It is no surprise to me that there is a strong resurgence of farmer’s markets — there is one I discovered in a nearby artist colony that I now take Adam to on Saturday mornings and it has become a real gathering place.Adam and I like to go out, ride the bike, pick up groceries on foot as much as we can, and we can be more aware of the energy we burn. The more attention and care we bring into our lives at every level, our quality of life improves. So this not only stands for the average family or person, but also for the special needs family, for what we need most is connection with others.

I think about the Supermom I was called to become when I was a young girl (I went to a Catholic all-girls school which further pressed me):  “You can bring home the bacon; fry it up in a pan; and never, never, never let him forget he’s a man.” That commercial tune rings in my head and makes me want to go back to bed!!  It’s not about pleasing everybody. We cannot, lest we displease ourselves. It’s about how we live and do we go to bed every night knowing that we lived our day well, without the frazzle and anxiety of what we must produce tomorrow. For perhaps to live life simply is not to do too much, but to do a few things well, including putting the intention back into the simple things we must do.

I have come to think that being proficient at one or just a couple of things is better than being the most efficient mother — the autism mom who advocates, “fights,” for her child’s rights, organizes events, sits on boards, writes articles, and barely has time enough to cook a good meal. It’s not that I’m going to necessarily stop all of these things, but I can’t do it all at the same time. The time has come to shed and to rebuild, to de-commit and commit, and to teach my son how to live a life well. I am sad to say that divorce has made me view life this way. But this is what happens when life hits you over the head. I may have still come to the exact same conclusions if I were still married, but I believe a marriage is a reflection of all the systems we build. And it too needs the commitment of simplicity.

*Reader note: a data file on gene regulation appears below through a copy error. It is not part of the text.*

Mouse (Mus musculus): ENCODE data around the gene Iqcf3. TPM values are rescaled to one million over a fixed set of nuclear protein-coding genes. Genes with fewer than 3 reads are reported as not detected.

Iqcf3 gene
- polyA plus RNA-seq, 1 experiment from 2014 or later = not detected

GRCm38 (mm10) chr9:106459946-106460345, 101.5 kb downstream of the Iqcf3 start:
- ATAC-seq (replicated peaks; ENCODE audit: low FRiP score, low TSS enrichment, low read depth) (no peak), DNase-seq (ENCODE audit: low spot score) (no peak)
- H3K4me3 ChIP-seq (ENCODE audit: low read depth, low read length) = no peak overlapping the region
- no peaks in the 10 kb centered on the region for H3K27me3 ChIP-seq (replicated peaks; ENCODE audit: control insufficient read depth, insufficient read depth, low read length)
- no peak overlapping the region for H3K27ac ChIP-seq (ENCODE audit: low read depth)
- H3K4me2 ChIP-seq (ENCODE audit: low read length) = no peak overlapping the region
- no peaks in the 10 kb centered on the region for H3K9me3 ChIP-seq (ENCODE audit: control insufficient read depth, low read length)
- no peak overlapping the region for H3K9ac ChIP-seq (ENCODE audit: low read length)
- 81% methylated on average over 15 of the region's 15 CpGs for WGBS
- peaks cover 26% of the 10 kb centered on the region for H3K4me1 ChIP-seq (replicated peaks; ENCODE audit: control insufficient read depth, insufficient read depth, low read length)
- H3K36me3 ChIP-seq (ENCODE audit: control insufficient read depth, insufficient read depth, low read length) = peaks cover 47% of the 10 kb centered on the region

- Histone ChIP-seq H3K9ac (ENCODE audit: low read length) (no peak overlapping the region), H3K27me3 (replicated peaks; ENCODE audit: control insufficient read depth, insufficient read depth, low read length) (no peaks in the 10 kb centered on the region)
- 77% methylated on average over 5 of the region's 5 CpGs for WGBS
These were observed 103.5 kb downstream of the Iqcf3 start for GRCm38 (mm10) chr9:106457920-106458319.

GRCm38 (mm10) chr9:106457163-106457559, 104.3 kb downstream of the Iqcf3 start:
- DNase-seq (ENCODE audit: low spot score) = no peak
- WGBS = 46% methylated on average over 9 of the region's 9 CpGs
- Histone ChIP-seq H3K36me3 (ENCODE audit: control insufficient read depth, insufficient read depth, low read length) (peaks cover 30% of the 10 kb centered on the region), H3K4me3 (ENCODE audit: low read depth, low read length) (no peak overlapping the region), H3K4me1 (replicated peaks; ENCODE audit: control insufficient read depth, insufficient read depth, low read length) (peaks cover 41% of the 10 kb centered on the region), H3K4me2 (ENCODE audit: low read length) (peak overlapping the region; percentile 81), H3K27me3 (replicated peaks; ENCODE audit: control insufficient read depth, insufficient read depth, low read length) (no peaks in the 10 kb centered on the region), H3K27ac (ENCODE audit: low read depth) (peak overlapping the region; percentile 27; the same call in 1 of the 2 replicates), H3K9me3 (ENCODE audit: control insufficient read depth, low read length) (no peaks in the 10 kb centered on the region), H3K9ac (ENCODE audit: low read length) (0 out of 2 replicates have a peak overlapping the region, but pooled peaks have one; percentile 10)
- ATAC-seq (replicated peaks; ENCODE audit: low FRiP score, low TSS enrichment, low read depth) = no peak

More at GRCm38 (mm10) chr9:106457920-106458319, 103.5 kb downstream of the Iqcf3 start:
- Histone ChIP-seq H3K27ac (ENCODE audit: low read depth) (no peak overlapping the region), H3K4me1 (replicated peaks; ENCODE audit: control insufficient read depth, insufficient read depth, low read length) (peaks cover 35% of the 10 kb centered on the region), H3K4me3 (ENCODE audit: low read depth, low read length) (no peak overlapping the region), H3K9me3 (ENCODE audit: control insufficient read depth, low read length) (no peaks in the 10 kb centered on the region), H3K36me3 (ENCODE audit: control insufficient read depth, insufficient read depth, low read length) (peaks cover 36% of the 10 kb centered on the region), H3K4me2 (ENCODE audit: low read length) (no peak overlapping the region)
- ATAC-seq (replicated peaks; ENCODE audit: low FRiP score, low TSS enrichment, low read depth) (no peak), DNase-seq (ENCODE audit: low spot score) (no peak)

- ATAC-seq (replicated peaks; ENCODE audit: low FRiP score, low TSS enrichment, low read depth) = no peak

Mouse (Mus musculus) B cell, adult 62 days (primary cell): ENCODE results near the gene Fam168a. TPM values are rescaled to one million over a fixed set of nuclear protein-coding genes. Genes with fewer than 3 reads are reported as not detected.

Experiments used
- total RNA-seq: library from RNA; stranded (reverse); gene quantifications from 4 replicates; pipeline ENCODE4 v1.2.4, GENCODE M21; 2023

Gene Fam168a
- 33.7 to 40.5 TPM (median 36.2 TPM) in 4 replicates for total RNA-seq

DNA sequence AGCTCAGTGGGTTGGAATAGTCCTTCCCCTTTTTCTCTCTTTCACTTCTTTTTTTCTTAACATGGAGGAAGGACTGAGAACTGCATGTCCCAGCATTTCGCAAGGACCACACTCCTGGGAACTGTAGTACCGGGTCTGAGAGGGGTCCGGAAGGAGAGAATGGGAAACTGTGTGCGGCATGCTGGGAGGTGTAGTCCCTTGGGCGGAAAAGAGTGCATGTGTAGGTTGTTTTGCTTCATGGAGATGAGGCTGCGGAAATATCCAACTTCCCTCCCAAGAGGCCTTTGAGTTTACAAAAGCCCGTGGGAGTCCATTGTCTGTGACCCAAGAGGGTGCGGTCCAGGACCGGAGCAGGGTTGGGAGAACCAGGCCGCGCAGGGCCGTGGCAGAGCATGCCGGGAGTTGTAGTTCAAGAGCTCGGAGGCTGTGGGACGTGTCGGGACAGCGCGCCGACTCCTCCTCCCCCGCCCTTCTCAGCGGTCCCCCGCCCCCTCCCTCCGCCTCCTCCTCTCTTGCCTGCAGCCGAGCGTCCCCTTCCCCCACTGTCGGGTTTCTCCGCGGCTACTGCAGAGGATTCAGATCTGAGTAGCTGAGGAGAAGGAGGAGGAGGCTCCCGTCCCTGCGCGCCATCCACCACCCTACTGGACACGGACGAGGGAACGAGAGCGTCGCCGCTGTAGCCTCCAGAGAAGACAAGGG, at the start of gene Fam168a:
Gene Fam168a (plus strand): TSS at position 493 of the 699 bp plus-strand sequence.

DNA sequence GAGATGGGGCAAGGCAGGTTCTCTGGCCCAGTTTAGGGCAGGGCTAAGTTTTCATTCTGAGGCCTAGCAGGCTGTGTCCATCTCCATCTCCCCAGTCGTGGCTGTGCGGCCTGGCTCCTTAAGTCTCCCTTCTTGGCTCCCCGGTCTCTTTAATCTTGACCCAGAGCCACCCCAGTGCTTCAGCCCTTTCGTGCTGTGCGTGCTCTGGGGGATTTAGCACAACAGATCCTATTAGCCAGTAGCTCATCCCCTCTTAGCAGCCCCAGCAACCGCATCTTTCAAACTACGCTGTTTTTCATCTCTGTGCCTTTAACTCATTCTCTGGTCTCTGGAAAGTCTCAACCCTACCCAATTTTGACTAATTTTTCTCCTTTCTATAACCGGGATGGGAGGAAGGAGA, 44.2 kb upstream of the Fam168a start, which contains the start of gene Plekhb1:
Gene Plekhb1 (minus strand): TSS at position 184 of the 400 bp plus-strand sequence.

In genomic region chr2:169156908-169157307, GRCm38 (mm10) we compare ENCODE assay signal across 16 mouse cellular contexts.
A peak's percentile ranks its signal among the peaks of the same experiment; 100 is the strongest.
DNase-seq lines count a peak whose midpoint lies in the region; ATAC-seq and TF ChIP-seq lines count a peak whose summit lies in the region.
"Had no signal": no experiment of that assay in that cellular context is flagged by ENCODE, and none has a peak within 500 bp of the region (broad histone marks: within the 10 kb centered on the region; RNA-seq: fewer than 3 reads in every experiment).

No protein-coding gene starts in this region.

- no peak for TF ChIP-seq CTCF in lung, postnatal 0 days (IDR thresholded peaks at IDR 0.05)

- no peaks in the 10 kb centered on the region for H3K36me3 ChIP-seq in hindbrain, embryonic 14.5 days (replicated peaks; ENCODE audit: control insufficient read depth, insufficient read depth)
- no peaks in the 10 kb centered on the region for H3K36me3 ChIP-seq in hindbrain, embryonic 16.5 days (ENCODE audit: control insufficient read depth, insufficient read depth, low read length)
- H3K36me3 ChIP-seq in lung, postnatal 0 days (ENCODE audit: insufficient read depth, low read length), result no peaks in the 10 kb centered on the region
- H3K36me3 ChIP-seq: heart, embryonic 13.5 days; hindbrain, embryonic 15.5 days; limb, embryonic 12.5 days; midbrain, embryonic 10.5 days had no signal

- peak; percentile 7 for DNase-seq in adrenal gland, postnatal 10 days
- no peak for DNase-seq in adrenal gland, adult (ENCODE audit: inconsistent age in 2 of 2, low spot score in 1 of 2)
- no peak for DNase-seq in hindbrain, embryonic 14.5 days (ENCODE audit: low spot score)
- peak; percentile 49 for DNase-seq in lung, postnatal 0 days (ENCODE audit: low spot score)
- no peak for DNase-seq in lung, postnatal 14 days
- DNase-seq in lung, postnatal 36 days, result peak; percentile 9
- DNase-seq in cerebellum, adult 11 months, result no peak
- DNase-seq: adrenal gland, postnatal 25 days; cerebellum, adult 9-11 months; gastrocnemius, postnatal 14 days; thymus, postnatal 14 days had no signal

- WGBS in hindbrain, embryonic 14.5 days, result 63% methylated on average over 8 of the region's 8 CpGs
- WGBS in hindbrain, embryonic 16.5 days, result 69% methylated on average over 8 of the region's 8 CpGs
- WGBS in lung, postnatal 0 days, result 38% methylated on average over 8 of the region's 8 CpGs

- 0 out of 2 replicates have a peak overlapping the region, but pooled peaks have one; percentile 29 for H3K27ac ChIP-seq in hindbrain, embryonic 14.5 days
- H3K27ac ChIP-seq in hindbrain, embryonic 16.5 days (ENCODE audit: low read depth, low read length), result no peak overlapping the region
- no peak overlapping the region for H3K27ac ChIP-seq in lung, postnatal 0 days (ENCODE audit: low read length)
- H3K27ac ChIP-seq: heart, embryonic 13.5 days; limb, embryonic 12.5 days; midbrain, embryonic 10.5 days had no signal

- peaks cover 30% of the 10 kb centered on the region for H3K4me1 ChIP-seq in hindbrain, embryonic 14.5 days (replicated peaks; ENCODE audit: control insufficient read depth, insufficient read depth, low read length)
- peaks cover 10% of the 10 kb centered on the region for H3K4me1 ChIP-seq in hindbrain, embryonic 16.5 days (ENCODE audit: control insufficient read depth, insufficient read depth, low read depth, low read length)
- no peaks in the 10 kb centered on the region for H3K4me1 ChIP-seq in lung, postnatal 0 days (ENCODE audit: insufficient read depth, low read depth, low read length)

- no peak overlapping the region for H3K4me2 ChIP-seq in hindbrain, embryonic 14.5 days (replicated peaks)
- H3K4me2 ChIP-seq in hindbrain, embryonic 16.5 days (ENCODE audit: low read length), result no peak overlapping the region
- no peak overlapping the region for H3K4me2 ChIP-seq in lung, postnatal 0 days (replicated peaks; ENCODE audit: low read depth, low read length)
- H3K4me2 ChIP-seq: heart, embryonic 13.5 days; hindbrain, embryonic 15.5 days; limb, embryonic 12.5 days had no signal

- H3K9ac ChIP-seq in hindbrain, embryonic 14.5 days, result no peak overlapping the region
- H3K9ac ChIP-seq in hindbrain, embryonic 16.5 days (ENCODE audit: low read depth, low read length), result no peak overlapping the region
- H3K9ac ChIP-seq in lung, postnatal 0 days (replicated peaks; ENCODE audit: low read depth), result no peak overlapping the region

Ari Ne’eman on Blog Talk Radio

Filed Under (Activism) by Estee on 01-06-2009

You won’t want to miss this interview on Blog Talk Radio. John Best calls in.

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About Me


ESTÉE KLAR

I’m a PhD candidate at York University, Critical Disability Studies, with a multi-disciplinary background in the arts as a curator and writer. I am the Founder of The Autism Acceptance Project (www.taaproject.com), and an enamoured mother of my only son who lives with the autism label. I like to write about our journey, critical issues regarding autism in the area of human rights, law, and social justice, as well as reflexive practices in (auto)ethnographic writing about autism.